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An aerial view of the Ackerman Combined Cycle Plan in Mississippi during outage

Ackerman Ramps up Efficiency, Winterization

TVA’s Largest Gas Plant Improvement Nears Completion

On a typical day at Ackerman Combined Cycle Plant in Mississippi, a crew of about 20 employees keeps this 705-megawatt site ready to supply power to more than 400,000 homes.

But this past October, things started looking a little different.

This fall, Ackerman underwent the largest maintenance outage ever conducted at a TVA gas plant.

This included a major gas turbine rebuild, a major steam turbine rebuild, a steam turbine rotor refurbishment, three generator inspections and a complete demolition and replacement of the 12-cell cooling tower.

“This work will make these units more reliable and efficient,” Jason Jones, TVA outage manager, said. “We coordinated essentially three different major efforts into one single outage, including activities to improve winterization of the site. This will better enable us to serve the 10 million people of the Tennessee Valley region.”

Expand to Improve

To pull off this outage, the population at the site ballooned to almost 300 employees at its peak.

“It took months of planning to set up the complex logistics of this outage,” Ryan Rodewald, senior project manager, said.

More than 15 contract partners worked on the steam turbine alone, according to Lee Wright, outage manager.

“To put this in perspective, typically we do a gas turbine outage every five years and a steam turbine outage every 10 years. This outage just so happened to sync up where the gas turbines and the steam turbine were planned to be refurbished at the same time,” Wright said.

To accommodate the incoming workforce, the outage team had to build a new parking lot, set up trailers for offices and be extra vigilant to account for safety.

“We had to think about the flow of traffic, the space needed to store incoming and outgoing materials, and the equipment needed to pull off not one but multiple outages at once,” Jones said. “Think two of everything – two 600-ton cranes, two 285-ton cranes and triple the amount of people. All in the same small footprint.”

The team also had to think about space for breakrooms and where to go in case of a storm.

“With the amount of work, we had to take extra precautions for safety,” Tyler Ray, outage manager, said. “For example, we implemented a spotter requirement at all times for any equipment usage to ensure no one was inadvertently impacted by all the moving parts and additional personnel onsite.”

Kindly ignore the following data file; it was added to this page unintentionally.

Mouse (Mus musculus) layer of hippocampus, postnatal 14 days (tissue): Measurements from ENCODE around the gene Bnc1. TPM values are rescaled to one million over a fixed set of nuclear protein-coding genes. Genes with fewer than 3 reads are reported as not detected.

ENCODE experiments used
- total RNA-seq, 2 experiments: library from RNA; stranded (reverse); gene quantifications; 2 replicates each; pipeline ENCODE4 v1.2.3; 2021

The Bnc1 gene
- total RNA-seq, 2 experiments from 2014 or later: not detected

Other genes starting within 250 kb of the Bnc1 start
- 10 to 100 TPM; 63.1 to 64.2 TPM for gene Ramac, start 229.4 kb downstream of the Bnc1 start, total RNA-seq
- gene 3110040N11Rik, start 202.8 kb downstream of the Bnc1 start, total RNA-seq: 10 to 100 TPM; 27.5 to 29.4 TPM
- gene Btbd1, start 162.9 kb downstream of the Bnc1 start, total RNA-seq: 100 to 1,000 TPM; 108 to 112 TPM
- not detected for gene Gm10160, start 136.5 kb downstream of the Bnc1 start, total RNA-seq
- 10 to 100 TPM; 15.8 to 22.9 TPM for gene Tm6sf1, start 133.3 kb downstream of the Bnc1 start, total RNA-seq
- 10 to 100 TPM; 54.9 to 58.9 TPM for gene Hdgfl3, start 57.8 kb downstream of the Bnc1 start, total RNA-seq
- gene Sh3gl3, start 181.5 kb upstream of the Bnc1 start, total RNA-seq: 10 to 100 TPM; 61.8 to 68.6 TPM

A spotter keeps watch to ensure moving equipment doesn’t come in contact with any crew or equipment at the site.

With separate teams onsite for various jobs, nearly 100 contractors focused solely on winterization efforts, such as upgrading heat trace technology to keep instrumentation from freezing, as well as building enclosures and installing insulation to keep systems cozy and operational during inclement weather.

Cool Upgrades

While employees worked to keep components warm from outside freezing temperatures, a separate onsite team ensured water systems stayed cool.

TVA invested nearly $10 million to demolish and rebuild the 12-cell cooling tower that manages the cooling water for the three-unit site.

Cooling towers are critical to the health of the plant because they circulate all plant water to keep components and systems cool during operation.

“This cooling tower – about the length of two football fields – was originally built out of wood. But upon replacement, we upgraded the material to a fiberglass reinforced polymer,” Rodewald said. “This rebuild will improve performance and durability.”

“A cooling tower is a tough environment,” Ray said. “There’s heat, chemicals and constant flow of water, and after 20 years, the existing tower reached its end of life and needed to be replaced. The new cooling tower will supply water at the site for the next 20-plus years.”

“I’m proud at what this team has accomplished,” Clay Mullins, senior manager of Regional Gas Ops, said. “The coordination, collaboration and teamwork across multiple business units, stakeholders and vendors was truly an impressive accomplishment. I’m grateful to everyone who put their all into keeping Ackerman in tip-top shape to continue serving the Valley.”

Photo Gallery

A TVA team member stands next to a turbine component at Ackerman Combined Cycle Plant

Workers use a crane to set fan blades at Ackerman Combined Cycle Plant

TVA team members install material in a cell at Ackerman Combined Cycle Plant

Demolition debris is collected in a basin at Ackerman Combined Cycle Plant during outage operations

A team member stands on scaffolding surrounding components at Ackerman Combined Cycle Plant

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Learn more about TVA’s generating plants at the Our Power System page.

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